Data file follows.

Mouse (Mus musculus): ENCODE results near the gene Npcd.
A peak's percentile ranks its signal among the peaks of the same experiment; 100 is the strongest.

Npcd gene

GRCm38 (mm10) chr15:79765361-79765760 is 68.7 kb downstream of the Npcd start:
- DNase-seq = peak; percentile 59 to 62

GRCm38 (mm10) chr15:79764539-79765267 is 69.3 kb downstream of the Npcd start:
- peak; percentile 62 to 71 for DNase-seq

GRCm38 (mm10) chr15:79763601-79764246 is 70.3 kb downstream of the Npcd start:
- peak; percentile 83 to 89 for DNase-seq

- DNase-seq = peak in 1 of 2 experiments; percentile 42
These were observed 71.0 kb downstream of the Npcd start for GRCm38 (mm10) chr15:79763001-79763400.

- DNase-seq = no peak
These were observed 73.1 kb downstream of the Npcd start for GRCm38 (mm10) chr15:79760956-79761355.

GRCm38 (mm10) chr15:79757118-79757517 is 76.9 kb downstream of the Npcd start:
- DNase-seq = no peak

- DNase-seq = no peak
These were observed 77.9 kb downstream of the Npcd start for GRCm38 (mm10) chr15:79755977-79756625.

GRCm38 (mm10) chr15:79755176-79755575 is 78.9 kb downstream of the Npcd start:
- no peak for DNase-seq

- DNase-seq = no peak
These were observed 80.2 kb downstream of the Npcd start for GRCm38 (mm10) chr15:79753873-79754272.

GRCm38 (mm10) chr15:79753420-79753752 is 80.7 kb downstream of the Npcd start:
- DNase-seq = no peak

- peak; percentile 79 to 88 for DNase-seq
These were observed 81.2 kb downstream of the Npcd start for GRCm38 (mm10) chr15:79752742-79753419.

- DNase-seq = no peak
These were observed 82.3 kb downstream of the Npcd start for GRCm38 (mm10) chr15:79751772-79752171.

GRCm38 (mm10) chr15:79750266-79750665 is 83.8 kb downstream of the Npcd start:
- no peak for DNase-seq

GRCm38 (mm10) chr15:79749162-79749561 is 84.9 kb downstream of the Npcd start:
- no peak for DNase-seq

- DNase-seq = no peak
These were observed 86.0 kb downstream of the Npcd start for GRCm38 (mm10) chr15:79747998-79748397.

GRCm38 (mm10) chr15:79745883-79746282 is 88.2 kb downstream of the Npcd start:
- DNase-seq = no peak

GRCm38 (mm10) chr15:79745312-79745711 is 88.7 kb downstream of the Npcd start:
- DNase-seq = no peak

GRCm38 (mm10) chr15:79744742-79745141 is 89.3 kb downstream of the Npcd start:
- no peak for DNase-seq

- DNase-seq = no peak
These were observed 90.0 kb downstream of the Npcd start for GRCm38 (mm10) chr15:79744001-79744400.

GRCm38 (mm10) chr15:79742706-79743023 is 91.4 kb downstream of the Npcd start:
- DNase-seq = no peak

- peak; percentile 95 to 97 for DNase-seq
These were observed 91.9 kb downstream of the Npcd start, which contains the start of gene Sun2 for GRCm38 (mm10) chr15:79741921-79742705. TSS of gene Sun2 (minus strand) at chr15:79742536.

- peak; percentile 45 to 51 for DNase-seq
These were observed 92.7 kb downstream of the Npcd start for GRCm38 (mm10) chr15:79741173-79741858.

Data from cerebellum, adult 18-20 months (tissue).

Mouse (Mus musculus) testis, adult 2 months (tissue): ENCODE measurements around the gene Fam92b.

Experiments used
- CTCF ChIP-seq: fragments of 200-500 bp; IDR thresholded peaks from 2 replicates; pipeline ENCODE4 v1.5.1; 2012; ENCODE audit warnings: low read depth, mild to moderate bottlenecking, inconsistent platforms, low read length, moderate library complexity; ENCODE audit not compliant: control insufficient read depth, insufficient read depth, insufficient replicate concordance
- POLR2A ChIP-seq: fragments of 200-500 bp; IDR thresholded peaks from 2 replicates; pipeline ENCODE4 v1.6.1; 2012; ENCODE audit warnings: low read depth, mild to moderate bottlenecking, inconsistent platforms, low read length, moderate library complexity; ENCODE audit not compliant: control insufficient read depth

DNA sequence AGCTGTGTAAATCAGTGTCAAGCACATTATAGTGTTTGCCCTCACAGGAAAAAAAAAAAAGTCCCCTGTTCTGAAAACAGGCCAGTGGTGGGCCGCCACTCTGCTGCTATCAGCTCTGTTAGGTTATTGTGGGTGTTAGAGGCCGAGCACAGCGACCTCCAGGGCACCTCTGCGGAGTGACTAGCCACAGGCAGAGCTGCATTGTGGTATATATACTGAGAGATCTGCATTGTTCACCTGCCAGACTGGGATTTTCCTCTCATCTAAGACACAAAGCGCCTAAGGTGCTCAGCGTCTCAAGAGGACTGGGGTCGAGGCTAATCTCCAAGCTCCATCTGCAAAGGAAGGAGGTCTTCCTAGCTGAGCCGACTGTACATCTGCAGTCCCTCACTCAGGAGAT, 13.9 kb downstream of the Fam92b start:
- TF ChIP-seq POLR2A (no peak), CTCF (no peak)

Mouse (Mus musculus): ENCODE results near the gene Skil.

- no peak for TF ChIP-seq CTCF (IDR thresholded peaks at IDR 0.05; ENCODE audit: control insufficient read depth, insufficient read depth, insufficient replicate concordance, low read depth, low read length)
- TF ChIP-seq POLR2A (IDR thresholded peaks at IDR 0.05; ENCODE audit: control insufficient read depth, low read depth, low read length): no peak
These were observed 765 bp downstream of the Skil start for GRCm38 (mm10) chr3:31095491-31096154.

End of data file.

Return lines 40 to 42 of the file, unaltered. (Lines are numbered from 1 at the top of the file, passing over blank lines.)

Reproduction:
- DNase-seq = no peak
These were observed 90.0 kb downstream of the Npcd start for GRCm38 (mm10) chr15:79744001-79744400.

GRCm38 (mm10) chr15:79742706-79743023 is 91.4 kb downstream of the Npcd start: